Superhuman or Simplyhuman? Tweet
posted on: 14 December 2016, posted by: Simon Overington-Hickford
At Southbank Centre’s Unlimited festival in September 2016. Jo Verrent, Senior Producer for the Unlimited commissions programme, chaired a platform unpacking the pervading themes of disability language and representation in the media, posing the question Superhuman or Simply human?
Jo was joined by Mik Scarlett, actor, access consultant and equality trainer; James Taylor, newly appointed head of public and affairs and policy at Scope and Liam Bairstow, Coronation Street actor from Mind the Gap Theatre.
Mik Scarlett began by explaining the timing of use of the term ‘Superhumans’ as driver of a media campaign championed by Channel 4, the designated channel for broadcasting the Paralympic Games in 2012.
“I don’t think anyone involved had any idea about the politics, or that the use of language might be damaging; it was designed for the publicity machine,” said Mik.Right from the word go for many people with impairments the Superhumans campaign has caused ripples of discontent and discomfort, raising questions as to whether disabled people had been properly consulted about it.
“I guess for me, Superhuman can be interpreted in different ways, right? It describes things that disabled people are doing over and above those that non-disabled people are doing. And to me it feels quite empowering,” said James Taylor.
Mik, who took the name Scarlett after the indestructible TV hero Captain Scarlett, made the distinction between being resilient and having super powers. “That’s what you could say about me; cancer, injuries, illness. I got through it all and came back fighting,” said Mik. He went on to consider what the development of bionics and augumentation might mean for disabled sporting competition, and which may, in the future, play into the ideas and themes of being Superhuman too.
Someone from the floor made the point that use of the term Superhuman had to be considered alongside circumstances many disabled people find themselves in today, and the reality of their lives amid the impact of austerity and the ‘benefits purge’.
“I don’t think Channel 4 intended to say, ‘if you’re not doing what these guys are doing, you’re not worthy.’ It has slipped into the psyche of the public, because it coincided with a media that has gone after disabled people in quite a savage way,” Mik added.
“I think the work Channel 4 have done can be viewed in different ways, but in my eyes I think they have done a lot, and other broadcasters have as well, to ensure that their presenting team and teams behind the camera and those who write scripts are representative of wider society, so ensuring that disabled people are represented there as well,” James added.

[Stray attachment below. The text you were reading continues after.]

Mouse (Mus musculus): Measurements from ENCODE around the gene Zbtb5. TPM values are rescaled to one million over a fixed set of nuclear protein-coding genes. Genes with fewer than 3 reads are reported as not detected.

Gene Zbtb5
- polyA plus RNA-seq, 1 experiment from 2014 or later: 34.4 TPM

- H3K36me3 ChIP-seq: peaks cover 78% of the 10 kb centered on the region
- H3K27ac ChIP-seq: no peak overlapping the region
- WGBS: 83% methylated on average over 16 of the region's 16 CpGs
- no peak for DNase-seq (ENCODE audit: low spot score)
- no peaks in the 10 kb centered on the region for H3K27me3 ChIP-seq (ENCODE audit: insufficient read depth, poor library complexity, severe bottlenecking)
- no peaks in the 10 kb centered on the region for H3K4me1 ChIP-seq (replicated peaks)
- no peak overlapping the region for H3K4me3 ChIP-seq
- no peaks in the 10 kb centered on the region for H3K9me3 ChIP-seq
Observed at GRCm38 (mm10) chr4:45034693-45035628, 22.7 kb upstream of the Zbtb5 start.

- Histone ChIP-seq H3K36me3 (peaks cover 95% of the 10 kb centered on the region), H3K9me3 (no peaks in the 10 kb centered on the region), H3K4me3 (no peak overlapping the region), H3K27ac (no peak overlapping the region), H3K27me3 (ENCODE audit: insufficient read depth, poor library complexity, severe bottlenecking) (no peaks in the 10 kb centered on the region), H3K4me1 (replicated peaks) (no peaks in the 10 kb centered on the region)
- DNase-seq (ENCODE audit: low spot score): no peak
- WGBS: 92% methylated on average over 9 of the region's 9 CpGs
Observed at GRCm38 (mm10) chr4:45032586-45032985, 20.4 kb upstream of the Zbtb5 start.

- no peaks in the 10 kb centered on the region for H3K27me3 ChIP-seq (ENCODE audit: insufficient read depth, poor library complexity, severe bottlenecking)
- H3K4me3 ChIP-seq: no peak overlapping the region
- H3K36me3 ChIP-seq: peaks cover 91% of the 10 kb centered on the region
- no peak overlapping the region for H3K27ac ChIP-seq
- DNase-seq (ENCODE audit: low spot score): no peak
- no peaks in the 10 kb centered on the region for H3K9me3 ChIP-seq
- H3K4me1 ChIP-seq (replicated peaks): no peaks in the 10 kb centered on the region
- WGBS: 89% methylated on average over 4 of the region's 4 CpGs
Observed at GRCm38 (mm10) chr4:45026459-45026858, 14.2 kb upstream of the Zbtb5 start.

“TV shows like The Last Leg demonstrate what they are doing, and to me it doesn’t seem tokenistic. It does seem like they are actually doing the right thing, they are doing a lot to increase visibility of disabled people and disabled issues on television,” said James.
Liam Bairstow spoke about his role in Coronation Street on ITV and how this very public platform had developed his skills and strengthened his resolve. “I get good feedback on social media but there are a few negatives as well. When they do that, it makes me stronger”
What some see as positive moves forward around disabled representation in programming by Channel 4 was contested from the floor at the meeting. Programming of shows like ‘The Undateables’ or ‘Benefits Street,’ where the disabled lived experience is less favourably portrayed, was seen as unhelpful.
Jo Verrent, chairing the discussion, appreciated how Superhumans, at the time and still to a degree, works as a marketing device, capturing the imagination of the public. However, she suggested she spends a lot of time not feeling human at all, let alone superhuman. “Not long ago ‘sub-human’ was used as a term to describe disabled people,” Jo added.
With a steer back to the question in hand, it was good to hear reference made of artists who are reflecting the ‘Superhuman or Simplyhuman’ debate in their work and the perspectives of those with hidden disability debated too, namely Katherine Arianello and her particular spin on being Superhuman. (More about that work here). Liz Crow also essayed these issues with her ‘Bedding Out’ project.
“There are artists responding to these things, in the way that artists do, which is fantastic and brilliant and one of the best ways to have this conversation,” Jo added.
The shift, this year, for the 2016 Paralympic Games, is the ‘Yes I can’ video with disabled people doing day-to-day things which took the Superhuman theme into new territories.
“So we have disabled people hanging nappies and cleaning their teeth, as if to say, ‘people are doing all these things, they are all superhuman. So if you are not able to do that stuff yourself then you are not superhuman, you are something else – and that is damaging,” Mik added.
Across the debate at the Southbank centre there were many different opinions, all of them reflecting on what these terminologies and publicity campaigns might mean for young people and their future.
‘What I’m hearing is that the disabled movement and disabled community isn’t one set thing, and what we want to do is ensure that young people see the disabled community as a wide diverse group of people.” James said
For Unlimited, Jo Verrent was clear: “at Unlimited, we use the term extraordinary. We locate the term within the artwork, rather than the fact that somebody’s experiences and impairment, is what makes them extra-ordinary.”
The range of artists and projects and practice shortlisted for the next commissioning round is testament to this, with those chosen representing a diversity of opinions and ideas around the themes debated at the Southbank, and for some, disability as a theme is not even in the frame.